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SPD 
 
is proud to present
 
~*NEW AND FORTHCOMING*~
 selected titles from our Spring catalogue
 
 
The Maze of Transparencies
(Ellipsis Press, 2019)
By Karen An-hwei Lee
 
"A former data cloud narrates the story of its creator, Yang, a former tech elite after a digital shutdown collapses the technocracy and discorporates vast clouds of data, as he undertakes a journey to find, among the ruins of the mezzopolis, the seven harbingers of happiness. But this cloud is also a poet, which is to say, LEE'S WRITING DAZZLINGLY ILLUMINATES THE INNER LIFE OF DATA... This is a polyglot guide to existential collapse, a multivalent antiserum for the promises of technological progress. WE NEED THIS BOOK." - Evelyn Hampton

 

MORELIA

(Solid Objects, 2019)
By Renee Gladman
 
"How does Renee Gladman manage to make language different from itself? How does she make space different from itself too? In this short novel there is an expansive mystery, but I don't think it exists to be solved. There is 'Bze,' but there is also fried fish. There is a city with structures in it that multiply or are 'half-articulated,' where climate dictates how the city's inhabitants move. MORELIA is exquisite. And Gladman is, easily, one of the most intriguing and important writers of our time." - Amina Cain

 
Woodland
(Entre Rios Books, 2019)
By Knox Gardner and Aaron Otheim (Musician) 
 
 Started during the early season fires of 2017 in British Columbia, written that burning year, and finished as the Camp Fire obliterated Paradise, California, the poems and music of WOODLAND blaze with anger. Broken and obsessive, lathing logging terminology and archaisms, the poems ricochet around the new reality of endless fires as the Climate Catastrophe unfolds and "lover & spruce/ rise up the mountain / contorted / for cooling / air-."

The book includes a new "score" by keyboardist Aaron Otheim. Burning the 19th-century parlor music of Edward MacDowell's Woodland Sketches, Otheim fractures the recognizable melodies of this arch-romantic work with both studio and post-recording manipulation to create a startling and darkly timbred composition.

Step Lightly
(Livingston Press, 2019)
By Kendall Klym 

 STEP LIGHTLY immerses readers in the exciting world of dance, grappling with meanings behind movement that define who we are and what we do with our lives. Challenging and expanding accepted definitions of dance, each of the fifteen short stories centers on physical movement as a driving force, placing characters in precarious situations and leading to unusual outcomes. The collection sports a diverse repertory, including a classic yet tragic tribute to Fred Astaire and Ginger Rogers, a dance narrative designed as a multiple-choice quiz, and a recipe incantation that brings back the ghost of a famous ballerina. STEP LIGHTLY grapples with meanings behind movement that helps define who we are and what we do with our lives.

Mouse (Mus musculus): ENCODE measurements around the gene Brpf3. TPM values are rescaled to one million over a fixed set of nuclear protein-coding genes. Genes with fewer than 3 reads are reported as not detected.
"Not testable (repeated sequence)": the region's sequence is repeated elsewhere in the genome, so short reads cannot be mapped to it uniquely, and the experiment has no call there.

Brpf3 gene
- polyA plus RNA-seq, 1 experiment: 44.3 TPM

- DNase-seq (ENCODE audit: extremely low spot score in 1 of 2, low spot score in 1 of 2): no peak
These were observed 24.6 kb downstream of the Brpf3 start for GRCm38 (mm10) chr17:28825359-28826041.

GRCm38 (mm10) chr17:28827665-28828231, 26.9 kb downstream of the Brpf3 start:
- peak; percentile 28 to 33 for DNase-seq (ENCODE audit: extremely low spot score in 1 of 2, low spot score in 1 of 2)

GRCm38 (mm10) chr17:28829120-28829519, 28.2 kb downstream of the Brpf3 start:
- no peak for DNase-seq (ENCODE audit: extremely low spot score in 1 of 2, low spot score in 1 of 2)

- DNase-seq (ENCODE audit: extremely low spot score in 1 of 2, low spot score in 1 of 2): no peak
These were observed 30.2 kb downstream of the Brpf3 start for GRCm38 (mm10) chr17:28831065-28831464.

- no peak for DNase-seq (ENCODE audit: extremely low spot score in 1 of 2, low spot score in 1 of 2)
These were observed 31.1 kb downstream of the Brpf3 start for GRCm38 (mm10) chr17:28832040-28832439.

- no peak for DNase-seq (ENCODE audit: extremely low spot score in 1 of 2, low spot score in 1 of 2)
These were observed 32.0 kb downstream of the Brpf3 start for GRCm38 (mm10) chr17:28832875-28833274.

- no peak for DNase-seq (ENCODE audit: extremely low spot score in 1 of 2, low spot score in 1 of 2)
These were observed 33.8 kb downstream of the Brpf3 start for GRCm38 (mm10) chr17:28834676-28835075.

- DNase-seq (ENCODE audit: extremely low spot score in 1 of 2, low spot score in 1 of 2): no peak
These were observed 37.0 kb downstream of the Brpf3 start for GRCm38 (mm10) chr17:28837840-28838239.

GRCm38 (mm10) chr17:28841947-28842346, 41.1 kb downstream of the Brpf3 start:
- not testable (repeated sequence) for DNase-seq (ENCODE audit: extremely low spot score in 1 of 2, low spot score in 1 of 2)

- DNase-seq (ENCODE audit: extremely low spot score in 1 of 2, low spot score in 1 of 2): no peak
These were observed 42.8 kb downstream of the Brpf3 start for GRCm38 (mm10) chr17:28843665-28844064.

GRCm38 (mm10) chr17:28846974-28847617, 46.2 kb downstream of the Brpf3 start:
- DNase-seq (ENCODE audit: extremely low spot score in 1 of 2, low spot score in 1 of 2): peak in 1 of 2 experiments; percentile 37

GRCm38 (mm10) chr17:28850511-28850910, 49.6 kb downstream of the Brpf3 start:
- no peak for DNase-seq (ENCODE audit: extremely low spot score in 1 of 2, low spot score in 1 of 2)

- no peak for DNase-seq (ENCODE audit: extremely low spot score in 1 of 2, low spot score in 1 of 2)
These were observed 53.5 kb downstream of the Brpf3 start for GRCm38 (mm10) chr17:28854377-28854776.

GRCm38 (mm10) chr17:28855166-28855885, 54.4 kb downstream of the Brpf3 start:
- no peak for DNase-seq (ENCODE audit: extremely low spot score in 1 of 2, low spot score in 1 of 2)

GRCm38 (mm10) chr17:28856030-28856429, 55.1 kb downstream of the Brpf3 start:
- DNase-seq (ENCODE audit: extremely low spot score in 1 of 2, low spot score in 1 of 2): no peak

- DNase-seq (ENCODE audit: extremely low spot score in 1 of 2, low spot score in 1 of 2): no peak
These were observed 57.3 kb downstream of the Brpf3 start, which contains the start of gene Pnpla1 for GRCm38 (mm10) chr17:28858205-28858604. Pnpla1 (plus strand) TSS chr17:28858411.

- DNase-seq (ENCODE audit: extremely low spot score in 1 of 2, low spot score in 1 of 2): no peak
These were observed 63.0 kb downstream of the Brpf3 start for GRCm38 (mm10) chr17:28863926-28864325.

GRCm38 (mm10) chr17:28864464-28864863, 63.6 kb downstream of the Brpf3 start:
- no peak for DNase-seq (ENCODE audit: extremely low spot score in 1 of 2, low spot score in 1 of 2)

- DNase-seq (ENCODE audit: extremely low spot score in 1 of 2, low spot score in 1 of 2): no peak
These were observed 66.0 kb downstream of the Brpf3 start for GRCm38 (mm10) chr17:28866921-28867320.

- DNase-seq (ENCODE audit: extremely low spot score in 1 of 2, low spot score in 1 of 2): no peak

The Fireball Brothers

(Livingston Press, 2019)
By M David Hornbuckle
 
In 1959, two brothers in Alabama are swimming in a pond when a fireball hits the water and they become fused together. When a New Orleans doctor claims he can help, they travel throughout the Southeast playing music. What they discover is as astonishing as their condition. An entertaining and informative trek through Southern Americana, including race relations, jazz, rock and roll, con-artists, the Red Scare, and the just blooming space race.

 
JOHNNY ALLAN

(Dr. Cicero Books, 2019)
By John M Keller

Alan and Amelia, a British couple in their early thirties, move to Queens in New York and, in their apartment building, come across Allan, a twenty-something of Guinean roots who quickly becomes for them the exemplar of American youth: aimless, photogenic...looking for meaning in a world that seems to have already happened. After dropping his cell phone and shattering its screen, Allan decides not to replace it, a decision that leads to his beginning to reject some of the things his generation treats as sacred: chiefly, their penchant for "merging self-documentation and experience...having decided they prefer life flat to round." In the spirit of The Great Gatsby, in JOHNNY ALLAN, Keller paints a new portrait of America and a new Lost Generation, a carnival of sensory delights, music, misapprehension and beauty.



Pulver Maar

(Black Ocean, 2019)
By Zachary Schomburg

In Zachary Schomburg's own words, PULVER MAAR "is a collection of poems written between 2014 and 2018. Some of the poems are long, and some of them are short." These are every bit the poems you've come to dream of, long for, and expect from Schomburg, where clouds fall in love and Bob the Buoy bobs in the center of the sea. They are playful but not all play; they carry a humanity and an acute awareness of what it is to try to make a life, whether you're a mountain or dust or just a human.  



Fossils in the Making

(Black Ocean, 2019)
By Kristin George Bagdanov

In her debut collection, Kristin George Bagdanov offers a collection of poems that want to be bodies and bodies that want to be poems. This desire is never fulfilled, and the gap between language and world worries and shapes each poem. FOSSILS IN THE MAKING presents poems as feedback loops, wagers, and proofs that register and reflect upon the nature of ecological crisis. They are always in the making and never made. Together these poems echo word and world, becoming and being. This book ushers forward a powerful and engaged new voice dedicated to unraveling the logic of poetry as an act of making in a world that is being unmade.
 
 
 
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